Deaths from Legionnaires’ disease in Flint area reach 12 during water crisis

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Photo by Steve Neavling.

By Steve Neavling
Motor City Muckraker

The death toll from Legionnaires’ disease in the Flint area has increased to 12 in 2014 and 2015, according to an ongoing investigation by the Michigan Department of Health and Human Service.

The number of people diagnosed with Legionnaires’ disease also spiked to 91 between April 2014 and October 2015, when the state forced Flint residents to rely on the highly corrosive Flint River for drinking water. In 2012 and 2013, only 21 Flint-area residents had been diagnosed with Legionnaires’ disease, a bacterial infection linked to bad water.

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The state initially reported 10 people had died from Legionnaires’ disease during the water switch.

“To date, 91 cases and 12 deaths have been identified in total for 2014 and 2015 in Genesee County,” said Eden Wells, M.D., Chief Medical Executive with the MDHHS. “We remain vigilant in identifying any potential case associated with the outbreak.”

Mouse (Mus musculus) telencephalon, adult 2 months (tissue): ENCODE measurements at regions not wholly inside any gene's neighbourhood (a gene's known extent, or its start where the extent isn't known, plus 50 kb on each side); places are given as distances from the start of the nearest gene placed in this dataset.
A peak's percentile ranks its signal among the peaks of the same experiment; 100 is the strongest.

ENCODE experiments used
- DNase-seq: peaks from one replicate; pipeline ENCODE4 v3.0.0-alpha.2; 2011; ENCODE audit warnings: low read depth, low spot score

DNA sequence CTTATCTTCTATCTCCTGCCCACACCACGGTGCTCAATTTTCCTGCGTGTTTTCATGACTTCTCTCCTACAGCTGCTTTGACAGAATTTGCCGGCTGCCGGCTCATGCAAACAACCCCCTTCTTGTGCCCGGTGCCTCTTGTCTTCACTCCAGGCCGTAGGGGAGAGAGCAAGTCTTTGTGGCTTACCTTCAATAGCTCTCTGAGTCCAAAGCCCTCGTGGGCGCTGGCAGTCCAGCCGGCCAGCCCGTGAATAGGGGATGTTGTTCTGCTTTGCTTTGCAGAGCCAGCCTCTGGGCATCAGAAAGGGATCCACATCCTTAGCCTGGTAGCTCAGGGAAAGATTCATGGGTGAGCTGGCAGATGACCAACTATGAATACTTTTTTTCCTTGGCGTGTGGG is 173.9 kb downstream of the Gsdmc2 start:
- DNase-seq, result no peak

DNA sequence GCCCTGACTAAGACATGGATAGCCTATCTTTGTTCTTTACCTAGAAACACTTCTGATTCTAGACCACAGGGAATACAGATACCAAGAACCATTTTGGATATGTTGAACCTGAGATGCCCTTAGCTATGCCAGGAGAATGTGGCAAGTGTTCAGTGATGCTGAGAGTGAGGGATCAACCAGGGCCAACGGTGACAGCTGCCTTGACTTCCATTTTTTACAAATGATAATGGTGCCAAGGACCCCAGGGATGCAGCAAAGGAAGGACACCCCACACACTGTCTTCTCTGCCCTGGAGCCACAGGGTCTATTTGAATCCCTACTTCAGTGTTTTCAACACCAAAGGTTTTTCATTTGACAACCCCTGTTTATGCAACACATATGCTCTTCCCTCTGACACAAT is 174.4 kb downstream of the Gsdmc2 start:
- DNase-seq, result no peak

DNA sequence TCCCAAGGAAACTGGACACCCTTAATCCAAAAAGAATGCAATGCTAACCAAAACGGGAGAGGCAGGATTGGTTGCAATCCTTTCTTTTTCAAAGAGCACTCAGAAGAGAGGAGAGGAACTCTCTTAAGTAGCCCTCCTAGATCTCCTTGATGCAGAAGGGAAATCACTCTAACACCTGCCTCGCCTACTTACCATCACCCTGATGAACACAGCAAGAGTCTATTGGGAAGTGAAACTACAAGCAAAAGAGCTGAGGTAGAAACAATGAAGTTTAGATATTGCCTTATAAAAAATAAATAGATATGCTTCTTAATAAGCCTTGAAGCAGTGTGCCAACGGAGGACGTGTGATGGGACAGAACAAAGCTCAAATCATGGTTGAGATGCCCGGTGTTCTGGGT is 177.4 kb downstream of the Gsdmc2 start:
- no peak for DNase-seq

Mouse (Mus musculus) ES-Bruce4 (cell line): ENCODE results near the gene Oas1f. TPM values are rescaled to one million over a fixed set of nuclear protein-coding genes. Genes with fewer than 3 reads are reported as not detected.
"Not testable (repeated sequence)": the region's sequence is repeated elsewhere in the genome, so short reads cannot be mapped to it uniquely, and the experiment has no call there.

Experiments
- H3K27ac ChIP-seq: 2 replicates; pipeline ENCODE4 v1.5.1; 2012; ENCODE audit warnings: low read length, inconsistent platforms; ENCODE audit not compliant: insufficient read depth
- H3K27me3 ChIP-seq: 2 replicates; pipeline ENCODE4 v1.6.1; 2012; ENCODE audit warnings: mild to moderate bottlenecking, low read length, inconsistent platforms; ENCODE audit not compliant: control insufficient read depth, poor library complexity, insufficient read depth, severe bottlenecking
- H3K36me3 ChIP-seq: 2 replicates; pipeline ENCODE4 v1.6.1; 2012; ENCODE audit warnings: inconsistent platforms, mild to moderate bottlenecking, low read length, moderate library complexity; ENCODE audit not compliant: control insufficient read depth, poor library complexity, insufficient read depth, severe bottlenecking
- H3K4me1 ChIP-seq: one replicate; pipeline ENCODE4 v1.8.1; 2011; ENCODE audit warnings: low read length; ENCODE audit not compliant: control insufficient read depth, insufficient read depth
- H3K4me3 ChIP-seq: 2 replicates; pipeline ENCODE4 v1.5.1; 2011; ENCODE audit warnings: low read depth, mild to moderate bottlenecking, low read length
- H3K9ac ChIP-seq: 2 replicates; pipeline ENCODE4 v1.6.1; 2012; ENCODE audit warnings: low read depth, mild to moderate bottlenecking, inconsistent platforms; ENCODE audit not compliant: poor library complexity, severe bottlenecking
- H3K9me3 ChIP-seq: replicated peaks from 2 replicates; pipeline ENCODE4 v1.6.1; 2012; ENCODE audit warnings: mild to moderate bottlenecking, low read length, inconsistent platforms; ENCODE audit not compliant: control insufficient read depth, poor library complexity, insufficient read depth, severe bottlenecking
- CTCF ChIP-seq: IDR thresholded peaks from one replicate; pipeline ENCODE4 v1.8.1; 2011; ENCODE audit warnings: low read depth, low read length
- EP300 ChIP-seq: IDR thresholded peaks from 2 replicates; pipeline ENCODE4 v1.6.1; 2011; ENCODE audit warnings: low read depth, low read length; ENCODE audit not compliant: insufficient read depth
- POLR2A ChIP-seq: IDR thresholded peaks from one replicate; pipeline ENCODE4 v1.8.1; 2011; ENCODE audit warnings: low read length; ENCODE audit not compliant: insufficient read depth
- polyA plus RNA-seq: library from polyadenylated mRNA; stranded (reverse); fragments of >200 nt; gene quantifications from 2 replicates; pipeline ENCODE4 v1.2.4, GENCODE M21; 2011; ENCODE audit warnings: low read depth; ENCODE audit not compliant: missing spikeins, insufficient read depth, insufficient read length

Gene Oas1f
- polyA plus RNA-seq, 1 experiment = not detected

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While state officials said they cannot confirm the outbreak was caused by the lack of corrosion control in Flint’s drinking water, health experts said the Flint River is likely the cause of the outbreak.

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Gov. Rick Snyder
Gov. Rick Snyder

Records show that the Environmental Protection Agency warned of a deadly Legionnaires’ outbreak in the Flint area in April 2015, more than eight months before Gov. Rick Snyder publicly acknowledged the health crisis. Snyder claims he knew nothing of the outbreak until January 2016, even though e-mails show his administration was well aware. 

The EPA offered technical assistance, but state officials declined it, even after acknowledging the state was not experienced in overseeing the treatment of corrosion control, records show.

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Steve Neavling

Steve Neavling lives and works in Detroit as an investigative journalist. His stories have uncovered corruption, led to arrests and reforms and prompted FBI investigations.

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